Attorneys general and governors for 20 states won’t be alone in their legal challenge to President Obama’s health care overhaul.
The nation’s most influential small-business lobby is going to court with them.
The National Federation of Independent Business will join the argument that Americans cannot be required under the Constitution to obtain insurance coverage, said the group’s president, Dan Danner.
“This law is the first time the federal government has required individuals to purchase something simply because they are alive,” said Mr. Danner.
Regardless of whether that argument sways federal judges hearing the case, NFIB’S involvement ensures the point will be heard extensively during the fall political campaigns. With 350,000 members, the group boasts a far-reaching network of local activists. The lawsuit has a political overlay, since all but one of the state officials who filed the Florida case are Republicans. Some are running for higher office.
Florida Attorney General Bill McCollum, a leader of the legal challenge and a GOP candidate for governor, said he has “received a lot of strong response and reaction in support when I have spoken of this subject. I think voters as a whole are concerned.”
A groundswell of opposition to the law from small business owners prompted NFIB’s decision to join the court challenge, said Karen Harned, a senior lawyer for the group.
“The second the law was signed, NFIB was hearing from its members: ‘What are you all going to do about this?”’ said Miss Harned. “So we hunkered down. We looked around. This state attorneys general lawsuit made the most sense for us. It’s the only one that has a national presence.”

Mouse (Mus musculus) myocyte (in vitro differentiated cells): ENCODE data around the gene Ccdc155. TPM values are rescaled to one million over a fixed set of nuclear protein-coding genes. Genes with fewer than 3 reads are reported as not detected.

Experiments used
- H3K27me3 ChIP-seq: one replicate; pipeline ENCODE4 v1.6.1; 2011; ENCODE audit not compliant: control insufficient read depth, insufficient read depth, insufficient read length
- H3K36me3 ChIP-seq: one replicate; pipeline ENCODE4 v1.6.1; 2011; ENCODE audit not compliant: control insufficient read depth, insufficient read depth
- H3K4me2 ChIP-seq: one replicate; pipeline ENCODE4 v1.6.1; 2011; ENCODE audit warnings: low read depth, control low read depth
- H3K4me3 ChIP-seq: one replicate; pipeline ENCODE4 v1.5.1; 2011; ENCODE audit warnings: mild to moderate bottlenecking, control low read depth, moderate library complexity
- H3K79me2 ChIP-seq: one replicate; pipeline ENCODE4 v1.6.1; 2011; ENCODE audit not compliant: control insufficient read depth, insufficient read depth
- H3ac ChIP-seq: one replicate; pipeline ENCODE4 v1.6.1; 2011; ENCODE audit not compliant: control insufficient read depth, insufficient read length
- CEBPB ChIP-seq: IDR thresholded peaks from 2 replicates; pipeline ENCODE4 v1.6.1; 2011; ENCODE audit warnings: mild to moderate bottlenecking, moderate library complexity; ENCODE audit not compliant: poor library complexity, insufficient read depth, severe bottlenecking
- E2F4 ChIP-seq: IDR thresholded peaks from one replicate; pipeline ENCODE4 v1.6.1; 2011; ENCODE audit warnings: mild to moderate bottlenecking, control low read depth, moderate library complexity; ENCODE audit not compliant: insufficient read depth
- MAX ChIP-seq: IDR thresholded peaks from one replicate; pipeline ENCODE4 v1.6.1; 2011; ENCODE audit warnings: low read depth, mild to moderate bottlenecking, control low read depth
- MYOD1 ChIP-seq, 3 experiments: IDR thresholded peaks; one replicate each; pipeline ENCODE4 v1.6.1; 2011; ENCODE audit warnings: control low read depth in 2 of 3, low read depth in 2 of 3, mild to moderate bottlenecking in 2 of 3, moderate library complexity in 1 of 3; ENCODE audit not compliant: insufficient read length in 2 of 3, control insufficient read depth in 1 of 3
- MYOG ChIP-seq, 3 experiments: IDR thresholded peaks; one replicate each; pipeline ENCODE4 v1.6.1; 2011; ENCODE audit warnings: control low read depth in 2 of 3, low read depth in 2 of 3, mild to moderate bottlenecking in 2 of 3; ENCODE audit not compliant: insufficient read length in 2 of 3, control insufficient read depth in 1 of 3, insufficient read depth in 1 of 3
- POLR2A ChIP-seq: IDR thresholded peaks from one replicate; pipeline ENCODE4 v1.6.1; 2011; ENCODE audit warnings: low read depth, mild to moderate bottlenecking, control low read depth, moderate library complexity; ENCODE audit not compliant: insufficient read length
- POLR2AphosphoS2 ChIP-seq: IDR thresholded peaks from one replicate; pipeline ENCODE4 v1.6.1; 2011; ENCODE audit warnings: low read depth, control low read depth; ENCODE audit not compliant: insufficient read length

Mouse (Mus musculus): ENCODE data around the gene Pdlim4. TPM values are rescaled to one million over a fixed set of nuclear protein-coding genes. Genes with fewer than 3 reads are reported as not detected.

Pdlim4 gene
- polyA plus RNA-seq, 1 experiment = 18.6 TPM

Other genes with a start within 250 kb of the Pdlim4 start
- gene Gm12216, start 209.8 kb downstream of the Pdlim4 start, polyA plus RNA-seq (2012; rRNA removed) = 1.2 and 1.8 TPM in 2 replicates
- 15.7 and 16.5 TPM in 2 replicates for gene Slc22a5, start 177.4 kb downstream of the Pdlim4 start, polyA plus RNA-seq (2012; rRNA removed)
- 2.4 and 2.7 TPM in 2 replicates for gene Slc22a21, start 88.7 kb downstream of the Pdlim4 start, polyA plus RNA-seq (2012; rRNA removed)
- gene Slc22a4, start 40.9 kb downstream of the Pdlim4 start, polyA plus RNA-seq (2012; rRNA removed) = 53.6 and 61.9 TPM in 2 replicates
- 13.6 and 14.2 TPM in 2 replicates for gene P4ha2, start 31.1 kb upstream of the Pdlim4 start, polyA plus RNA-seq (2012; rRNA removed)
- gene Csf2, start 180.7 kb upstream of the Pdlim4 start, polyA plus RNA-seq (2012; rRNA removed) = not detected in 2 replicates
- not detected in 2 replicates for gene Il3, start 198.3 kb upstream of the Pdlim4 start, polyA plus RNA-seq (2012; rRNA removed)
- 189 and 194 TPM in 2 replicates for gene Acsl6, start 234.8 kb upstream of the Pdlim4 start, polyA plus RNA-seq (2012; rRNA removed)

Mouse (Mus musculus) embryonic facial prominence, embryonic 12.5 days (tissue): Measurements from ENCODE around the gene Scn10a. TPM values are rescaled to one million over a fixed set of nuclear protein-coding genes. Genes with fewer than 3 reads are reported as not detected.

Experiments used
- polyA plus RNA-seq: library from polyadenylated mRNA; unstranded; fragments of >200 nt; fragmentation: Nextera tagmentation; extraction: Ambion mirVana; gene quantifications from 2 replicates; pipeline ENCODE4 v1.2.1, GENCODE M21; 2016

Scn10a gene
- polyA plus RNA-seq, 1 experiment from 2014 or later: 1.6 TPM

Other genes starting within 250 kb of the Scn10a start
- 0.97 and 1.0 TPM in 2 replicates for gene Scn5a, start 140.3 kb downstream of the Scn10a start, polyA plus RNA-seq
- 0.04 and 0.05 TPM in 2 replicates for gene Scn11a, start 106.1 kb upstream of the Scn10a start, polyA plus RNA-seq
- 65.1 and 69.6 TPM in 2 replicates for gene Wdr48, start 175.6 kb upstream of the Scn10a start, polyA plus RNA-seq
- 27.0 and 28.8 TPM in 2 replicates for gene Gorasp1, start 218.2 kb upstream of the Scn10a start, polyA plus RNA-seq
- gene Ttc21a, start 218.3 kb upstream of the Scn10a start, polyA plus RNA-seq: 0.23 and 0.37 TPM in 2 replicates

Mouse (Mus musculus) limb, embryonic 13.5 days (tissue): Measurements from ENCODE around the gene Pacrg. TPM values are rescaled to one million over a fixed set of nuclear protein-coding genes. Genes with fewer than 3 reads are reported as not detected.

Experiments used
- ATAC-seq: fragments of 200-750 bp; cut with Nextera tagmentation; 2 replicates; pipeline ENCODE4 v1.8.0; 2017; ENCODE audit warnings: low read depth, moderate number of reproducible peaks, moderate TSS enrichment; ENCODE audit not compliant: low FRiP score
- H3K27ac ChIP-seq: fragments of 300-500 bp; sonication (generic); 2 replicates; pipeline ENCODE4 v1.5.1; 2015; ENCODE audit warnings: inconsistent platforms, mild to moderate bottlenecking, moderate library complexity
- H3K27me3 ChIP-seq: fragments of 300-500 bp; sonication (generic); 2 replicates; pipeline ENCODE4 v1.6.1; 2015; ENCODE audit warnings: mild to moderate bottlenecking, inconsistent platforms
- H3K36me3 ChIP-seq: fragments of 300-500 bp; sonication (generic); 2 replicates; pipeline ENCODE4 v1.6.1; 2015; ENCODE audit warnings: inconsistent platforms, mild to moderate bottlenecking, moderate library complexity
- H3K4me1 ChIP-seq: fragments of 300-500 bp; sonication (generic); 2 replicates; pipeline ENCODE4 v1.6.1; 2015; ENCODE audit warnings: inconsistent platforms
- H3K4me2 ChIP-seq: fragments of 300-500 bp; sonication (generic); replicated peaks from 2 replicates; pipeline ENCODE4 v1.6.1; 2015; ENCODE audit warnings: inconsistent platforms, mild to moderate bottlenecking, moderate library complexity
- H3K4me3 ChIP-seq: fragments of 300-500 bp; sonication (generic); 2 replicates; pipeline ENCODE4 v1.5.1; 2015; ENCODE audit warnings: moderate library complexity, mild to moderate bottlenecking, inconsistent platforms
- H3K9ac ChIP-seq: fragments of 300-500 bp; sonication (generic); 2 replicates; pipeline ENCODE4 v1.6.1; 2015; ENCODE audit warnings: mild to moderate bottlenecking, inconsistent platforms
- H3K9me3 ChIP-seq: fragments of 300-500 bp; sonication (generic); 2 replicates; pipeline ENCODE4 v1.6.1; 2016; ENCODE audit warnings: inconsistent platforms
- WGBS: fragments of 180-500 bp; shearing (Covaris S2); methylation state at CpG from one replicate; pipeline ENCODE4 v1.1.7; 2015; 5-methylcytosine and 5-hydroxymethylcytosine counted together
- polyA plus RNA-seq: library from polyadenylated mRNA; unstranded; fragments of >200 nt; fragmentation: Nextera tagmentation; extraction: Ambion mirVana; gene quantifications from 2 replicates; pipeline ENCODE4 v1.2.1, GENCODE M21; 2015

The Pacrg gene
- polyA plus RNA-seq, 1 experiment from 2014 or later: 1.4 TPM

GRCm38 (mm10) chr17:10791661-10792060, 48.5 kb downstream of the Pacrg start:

The health care law, passed by a Congress divided along partisan lines, puts the nation on a path to coverage for all. One of its pillars is the requirement that most Americans carry health insurance — through an employer, a government program, or by buying their own policy.
The mandate is effective in 2014, when new competitive insurance markets open for business. Insurers will then be required to take all applicants, no longer allowed to turn away those in poor health. The government will offer tax credits to help middle-class households pay premiums. And Medicaid will be expanded to cover millions more low-income people.
Individuals who refuse to get health insurance will be hit with a tax penalty, although exceptions are allowed for financial hardship and religious reasons. Businesses will also be required to contribute to the cost of their workers’ health insurance, but companies with fewer than 50 employees are exempt.
The Obama administration argues that the coverage requirements rest on a solid constitutional foundation: the power of Congress to regulate interstate commerce.
But critics say that does not give government the right to direct individuals to purchase a specific good or service.
The new law allows government “to regulate you just because you exist,” said Mr. Danner. “If you can regulate this, where do you stop? Do you tell people, ‘We are going to mandate that everybody exercise?’”
The administration counters that a decision to opt out of health insurance is not merely a matter of personal choice. It has consequences for others because uninsured people will get sick, or have accidents, and someone must pay for their care if they can’t afford it.
“Individual decisions to forgo insurance coverage, in the aggregate, substantially affect interstate commerce by shifting costs to health care providers and the public,” the Justice Department said this week in legal papers filed in a similar lawsuit in Michigan.
People who remain uninsured by choice “have not opted out of health care; they are not passive bystanders divorced from the health care market,” the government continued. “They have made a choice regarding the method of payment for the services they expect to receive, no less ‘active’ than a decision to pay by credit card rather than by check.”
Legal scholars are divided over prospects for the case. Many — but not all — expect the administration to prevail.
Timothy Jost, a professor at Washington and Lee University law school in Virginia, said: “These are not really legal cases, they are political statements.”